Fine aggregate (sand), coarse aggregate (crushed stone or gravel), portland cement, and water are used to make concrete. Supplementary cementitious materials (SCMs) are used to replace a portion of the portland cement in some concretes. The two most popular supplementary cementitious materials are slag cement and fly ash. The water-cementitious ratio is the most critical factor in determining the strength of concrete. The water-cementitious ratio is the weight of water in a batch of concrete separated by cementitious content. Chemical admixtures are sometimes used in concrete to minimize water content (and therefore improve workability) or regulate the concrete set.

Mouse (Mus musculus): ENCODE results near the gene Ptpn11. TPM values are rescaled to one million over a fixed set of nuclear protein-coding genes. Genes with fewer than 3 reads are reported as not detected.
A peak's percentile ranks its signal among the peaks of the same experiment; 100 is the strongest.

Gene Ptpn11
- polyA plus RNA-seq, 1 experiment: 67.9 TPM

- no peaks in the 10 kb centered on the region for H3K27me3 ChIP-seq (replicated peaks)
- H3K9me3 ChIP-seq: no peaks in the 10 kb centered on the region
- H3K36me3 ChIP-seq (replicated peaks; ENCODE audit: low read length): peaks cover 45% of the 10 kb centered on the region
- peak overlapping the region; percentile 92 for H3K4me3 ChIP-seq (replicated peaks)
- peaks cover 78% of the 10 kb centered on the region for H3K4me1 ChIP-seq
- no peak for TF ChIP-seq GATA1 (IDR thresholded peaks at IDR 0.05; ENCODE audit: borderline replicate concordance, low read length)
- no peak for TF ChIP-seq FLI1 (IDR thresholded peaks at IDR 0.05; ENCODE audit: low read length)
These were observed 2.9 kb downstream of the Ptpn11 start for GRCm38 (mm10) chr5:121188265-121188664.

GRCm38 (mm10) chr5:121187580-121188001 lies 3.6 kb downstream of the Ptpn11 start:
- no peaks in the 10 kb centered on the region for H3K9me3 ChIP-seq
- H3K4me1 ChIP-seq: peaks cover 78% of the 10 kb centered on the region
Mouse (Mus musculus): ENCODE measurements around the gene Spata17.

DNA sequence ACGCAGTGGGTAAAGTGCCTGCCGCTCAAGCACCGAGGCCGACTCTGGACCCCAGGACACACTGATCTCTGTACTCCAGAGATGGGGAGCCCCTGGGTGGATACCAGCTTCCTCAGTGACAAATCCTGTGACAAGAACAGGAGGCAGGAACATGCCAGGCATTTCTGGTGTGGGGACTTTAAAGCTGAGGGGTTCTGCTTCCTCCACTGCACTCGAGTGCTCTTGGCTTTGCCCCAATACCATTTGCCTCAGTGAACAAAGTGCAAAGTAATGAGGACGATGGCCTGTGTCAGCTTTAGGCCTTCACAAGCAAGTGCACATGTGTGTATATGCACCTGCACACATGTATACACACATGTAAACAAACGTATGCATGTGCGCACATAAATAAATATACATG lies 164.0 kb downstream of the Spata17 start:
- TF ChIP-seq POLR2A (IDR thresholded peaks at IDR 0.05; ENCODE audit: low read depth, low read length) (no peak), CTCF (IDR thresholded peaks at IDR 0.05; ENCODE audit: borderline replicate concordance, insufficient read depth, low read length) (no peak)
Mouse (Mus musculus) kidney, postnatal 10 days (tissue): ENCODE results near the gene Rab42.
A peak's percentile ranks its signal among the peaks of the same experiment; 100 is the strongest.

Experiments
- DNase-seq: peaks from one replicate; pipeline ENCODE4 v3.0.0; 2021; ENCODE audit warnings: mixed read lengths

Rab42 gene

Cement is one of the components that make up concrete, which is the most straightforward answer to this issue. Cement is a limestone-based powder that keeps all of the other materials in concrete together.
Cement and concrete are modern terms of Latin roots. "Concrete" is derived from the Latin word "concretus," which means "to harden together." The word "cement" comes from the Latin word "cementum," which means "roughly cut stone."
Pavement is very similar to concrete, with one minor exception. The cement binder in concrete is replaced with asphalt or tar.
Concrete has a long lifespan of thousands of years. The earliest known human-made concrete mix dates from about 500 BC. However, several factors such as humidity in the climate, maintenance, and aggregate consistency may significantly affect the concrete's lifetime.
So there you have it: answers to the three most often asked concrete questions. Now you know a little more about this often-overlooked component of our environment.